Impatient kids complain about being bored an average of 122 times every month – that’s nearly 1,500 times per year – according to new research. The study of 1,000 adults with children between the ages of 5-11 makes unhappy reading for the 69 per cent of parents who admit that they dread hearing the words “I’m bored”.
However, experts claim that parents should be doing more to encourage boredom amongst their children. Renowned consultant on child education and development, Dr Martin Stephen, said: “When a parent hears the words ‘I’m bored’ it’s very tempting to view that as a problem. In reality, boredom is often a brilliant platform from which children learn to use their imaginations. In today’s world it can be very difficult for children to have moments alone to do this.”
With the summer drawing to a close, the study found that kids have just 3 hours per day away from their screens, but surprisingly only 31 per cent of parents admitted that they would most likely give a bored child a digital device to keep them occupied.
The statistics emerged in a study by BIC® KIDS as part of its Young Artist Award, which celebrates the creativity of children from across the country by taking children’s artwork beyond the fridge door and onto public billboards.
Parents are keen to see kids move away from digital distractions; with two-thirds (65 per cent) feeling guilty about the amount of screen time that their children have. Just 14 per cent of parents claim it’s natural for modern children to spend time with screens.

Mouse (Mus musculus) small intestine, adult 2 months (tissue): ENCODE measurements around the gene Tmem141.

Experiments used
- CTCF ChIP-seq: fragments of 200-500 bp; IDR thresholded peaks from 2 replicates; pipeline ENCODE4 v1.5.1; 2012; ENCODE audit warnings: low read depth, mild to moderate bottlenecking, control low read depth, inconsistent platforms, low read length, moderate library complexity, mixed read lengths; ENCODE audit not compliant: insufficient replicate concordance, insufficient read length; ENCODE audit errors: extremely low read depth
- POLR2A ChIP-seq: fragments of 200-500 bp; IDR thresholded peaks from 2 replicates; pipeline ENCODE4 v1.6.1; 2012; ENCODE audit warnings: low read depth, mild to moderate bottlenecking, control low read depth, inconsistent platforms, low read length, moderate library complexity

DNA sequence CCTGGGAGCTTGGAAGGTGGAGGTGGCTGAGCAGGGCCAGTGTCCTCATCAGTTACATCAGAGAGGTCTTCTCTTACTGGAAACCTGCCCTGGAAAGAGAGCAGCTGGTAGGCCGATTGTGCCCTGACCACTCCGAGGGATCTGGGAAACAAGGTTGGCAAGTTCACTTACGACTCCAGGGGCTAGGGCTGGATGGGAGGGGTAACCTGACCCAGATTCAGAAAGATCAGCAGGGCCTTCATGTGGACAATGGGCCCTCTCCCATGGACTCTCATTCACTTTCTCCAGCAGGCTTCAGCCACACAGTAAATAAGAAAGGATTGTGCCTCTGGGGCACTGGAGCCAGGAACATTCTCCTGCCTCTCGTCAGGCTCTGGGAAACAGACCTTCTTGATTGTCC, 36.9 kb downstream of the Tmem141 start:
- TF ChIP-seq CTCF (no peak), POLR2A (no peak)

When it comes to the most popular ways of banishing the boredom, parents and children clearly have a difference of opinion. While the go-to forms of entertainment for children include watching TV (68%), playing with a tablet/iPad (61%) and watching YouTube (60%), parents tend to favour more traditional pastimes.
How parents banish their children’s boredom:
- Playing board games with them (42%)
- Putting on the TV (40%)
- Providing a pen and paper for drawing / writing (39%)
- Handing them a book to read (34%)
- Providing a tablet/iPad (31%)
- Cooking with them (26%)
- Going to the zoo or park (24%)
- Putting on a games console (20%)
- Taking them to a friend’s house (17%)
- Playing imaginary games with them (17%)
- Going to the cinema or theatre
Dr Martin Stephen continued: “It’s all about getting a good balance. Creativity can be encouraged via digital games but it’s important that we continue to develop core skills such as drawing and writing as it’s been proven that these skills aid creativity and imagination.
“What a child sees and does on a screen can encourage creativity but all too often it’s the creativity and imagination of the designer, not the child. Drawing and writing with a pen aren’t old-fashioned and out-dated – they’re proven state-of-the-art and affordable boosters to the child’s body and brain: the ultimate fertiliser for the imagination.”
Rebecca Huda, BIC® UK and Ireland’s Product Manager – Stationery, comments: “It’s challenging to consider boredom as a positive thing, but I think we’re all aware that taking a bit of time away from constant noise and activity, has a positive effect. It’s good to be able to let the mind wander and through our competition, we’ve seen that kids in the UK have amazing imaginations”.
After receiving hundreds of entries from creative 5-11-year old kids from across the UK and Republic of Ireland for the BIC® KIDS 2018 Young Artist Award, regional finalists have had their artworks displayed on billboards and have been put forward to a public vote which will crown the 2018 champion.
Disclosure – this is a collaborative post. Research was commissioned on behalf of BIC KIDS in June 2018